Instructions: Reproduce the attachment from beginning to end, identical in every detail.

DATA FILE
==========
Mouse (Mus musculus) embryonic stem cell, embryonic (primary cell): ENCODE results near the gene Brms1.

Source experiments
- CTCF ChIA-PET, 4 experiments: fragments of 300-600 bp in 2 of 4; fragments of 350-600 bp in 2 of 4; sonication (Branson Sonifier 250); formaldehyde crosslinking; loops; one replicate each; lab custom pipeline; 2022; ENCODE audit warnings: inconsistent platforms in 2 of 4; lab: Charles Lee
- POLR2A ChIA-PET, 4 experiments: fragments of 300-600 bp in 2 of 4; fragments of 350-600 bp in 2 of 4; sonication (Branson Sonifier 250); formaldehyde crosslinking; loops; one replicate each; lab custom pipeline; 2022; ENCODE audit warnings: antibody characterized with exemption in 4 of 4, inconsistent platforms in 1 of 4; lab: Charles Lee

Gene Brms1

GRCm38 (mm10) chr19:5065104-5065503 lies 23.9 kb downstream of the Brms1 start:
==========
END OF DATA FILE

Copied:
Mouse (Mus musculus) embryonic stem cell, embryonic (primary cell): ENCODE results near the gene Brms1.

Source experiments
- CTCF ChIA-PET, 4 experiments: fragments of 300-600 bp in 2 of 4; fragments of 350-600 bp in 2 of 4; sonication (Branson Sonifier 250); formaldehyde crosslinking; loops; one replicate each; lab custom pipeline; 2022; ENCODE audit warnings: inconsistent platforms in 2 of 4; lab: Charles Lee
- POLR2A ChIA-PET, 4 experiments: fragments of 300-600 bp in 2 of 4; fragments of 350-600 bp in 2 of 4; sonication (Branson Sonifier 250); formaldehyde crosslinking; loops; one replicate each; lab custom pipeline; 2022; ENCODE audit warnings: antibody characterized with exemption in 4 of 4, inconsistent platforms in 1 of 4; lab: Charles Lee

Gene Brms1

GRCm38 (mm10) chr19:5065104-5065503 lies 23.9 kb downstream of the Brms1 start: